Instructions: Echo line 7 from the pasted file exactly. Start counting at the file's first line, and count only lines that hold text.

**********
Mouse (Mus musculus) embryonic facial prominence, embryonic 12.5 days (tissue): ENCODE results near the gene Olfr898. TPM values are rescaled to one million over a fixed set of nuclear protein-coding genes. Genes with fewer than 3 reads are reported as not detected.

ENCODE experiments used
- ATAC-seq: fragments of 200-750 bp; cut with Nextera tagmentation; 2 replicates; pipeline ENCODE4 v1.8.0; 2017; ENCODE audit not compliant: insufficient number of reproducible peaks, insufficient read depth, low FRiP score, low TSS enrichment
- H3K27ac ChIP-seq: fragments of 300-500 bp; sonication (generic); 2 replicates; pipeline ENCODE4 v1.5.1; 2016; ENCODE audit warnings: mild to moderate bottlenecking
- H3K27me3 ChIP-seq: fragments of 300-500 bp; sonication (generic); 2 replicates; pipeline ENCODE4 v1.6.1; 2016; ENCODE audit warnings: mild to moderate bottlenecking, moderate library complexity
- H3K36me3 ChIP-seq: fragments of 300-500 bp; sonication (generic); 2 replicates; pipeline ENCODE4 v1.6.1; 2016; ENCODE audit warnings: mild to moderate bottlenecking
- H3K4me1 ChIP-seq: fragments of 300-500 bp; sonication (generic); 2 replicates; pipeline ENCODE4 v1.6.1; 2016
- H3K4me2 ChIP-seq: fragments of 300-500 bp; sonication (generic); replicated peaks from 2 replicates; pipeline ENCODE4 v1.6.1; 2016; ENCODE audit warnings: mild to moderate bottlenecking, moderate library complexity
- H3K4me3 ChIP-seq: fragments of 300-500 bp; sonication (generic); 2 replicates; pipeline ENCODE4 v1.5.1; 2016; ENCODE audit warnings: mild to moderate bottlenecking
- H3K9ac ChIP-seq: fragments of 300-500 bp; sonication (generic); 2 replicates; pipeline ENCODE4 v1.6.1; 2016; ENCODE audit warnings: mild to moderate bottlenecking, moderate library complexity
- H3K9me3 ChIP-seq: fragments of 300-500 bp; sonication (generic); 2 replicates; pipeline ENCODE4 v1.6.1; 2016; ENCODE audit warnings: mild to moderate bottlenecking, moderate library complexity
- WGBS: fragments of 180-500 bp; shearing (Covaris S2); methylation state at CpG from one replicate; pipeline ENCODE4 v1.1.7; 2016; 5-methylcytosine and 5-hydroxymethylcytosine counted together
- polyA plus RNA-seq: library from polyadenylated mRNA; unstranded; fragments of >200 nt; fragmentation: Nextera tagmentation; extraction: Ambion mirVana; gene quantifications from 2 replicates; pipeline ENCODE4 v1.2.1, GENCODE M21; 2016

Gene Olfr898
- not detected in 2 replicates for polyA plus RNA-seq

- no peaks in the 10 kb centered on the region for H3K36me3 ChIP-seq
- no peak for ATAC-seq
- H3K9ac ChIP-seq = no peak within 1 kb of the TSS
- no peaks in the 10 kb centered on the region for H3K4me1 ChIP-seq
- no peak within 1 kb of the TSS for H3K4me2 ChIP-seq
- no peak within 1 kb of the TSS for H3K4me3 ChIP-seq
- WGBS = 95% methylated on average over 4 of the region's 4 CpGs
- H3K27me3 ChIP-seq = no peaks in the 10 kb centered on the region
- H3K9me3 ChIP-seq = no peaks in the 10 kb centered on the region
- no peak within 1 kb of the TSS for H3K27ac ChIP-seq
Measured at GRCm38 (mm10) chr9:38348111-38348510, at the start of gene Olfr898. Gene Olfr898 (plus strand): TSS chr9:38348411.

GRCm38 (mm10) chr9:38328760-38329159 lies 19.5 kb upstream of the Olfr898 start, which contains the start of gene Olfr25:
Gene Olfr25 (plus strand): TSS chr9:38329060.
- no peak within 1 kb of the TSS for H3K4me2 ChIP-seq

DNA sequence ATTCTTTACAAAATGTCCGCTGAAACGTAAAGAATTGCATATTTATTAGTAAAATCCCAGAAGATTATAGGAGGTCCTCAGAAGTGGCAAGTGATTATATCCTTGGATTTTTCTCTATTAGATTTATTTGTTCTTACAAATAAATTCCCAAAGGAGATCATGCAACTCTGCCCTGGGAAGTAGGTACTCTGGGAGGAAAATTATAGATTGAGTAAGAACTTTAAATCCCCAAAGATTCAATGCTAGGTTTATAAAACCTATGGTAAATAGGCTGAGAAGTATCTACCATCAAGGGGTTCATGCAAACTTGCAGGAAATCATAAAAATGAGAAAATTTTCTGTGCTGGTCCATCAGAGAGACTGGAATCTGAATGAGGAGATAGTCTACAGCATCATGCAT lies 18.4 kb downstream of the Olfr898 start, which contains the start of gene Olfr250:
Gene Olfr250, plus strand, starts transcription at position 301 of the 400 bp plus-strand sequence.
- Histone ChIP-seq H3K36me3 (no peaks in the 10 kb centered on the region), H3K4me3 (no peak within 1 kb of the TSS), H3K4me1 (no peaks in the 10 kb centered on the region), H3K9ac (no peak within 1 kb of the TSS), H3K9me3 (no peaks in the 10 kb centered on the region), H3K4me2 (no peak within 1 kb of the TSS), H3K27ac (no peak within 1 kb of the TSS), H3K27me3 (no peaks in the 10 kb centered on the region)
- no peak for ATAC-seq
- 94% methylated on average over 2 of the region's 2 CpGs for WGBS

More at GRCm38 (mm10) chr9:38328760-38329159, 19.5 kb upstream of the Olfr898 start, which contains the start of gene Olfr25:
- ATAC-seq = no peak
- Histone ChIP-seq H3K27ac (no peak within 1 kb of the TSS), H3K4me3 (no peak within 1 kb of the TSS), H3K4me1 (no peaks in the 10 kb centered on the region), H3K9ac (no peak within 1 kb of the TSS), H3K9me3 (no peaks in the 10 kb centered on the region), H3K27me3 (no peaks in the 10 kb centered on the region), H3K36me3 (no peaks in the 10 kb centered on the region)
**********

- H3K4me1 ChIP-seq: fragments of 300-500 bp; sonication (generic); 2 replicates; pipeline ENCODE4 v1.6.1; 2016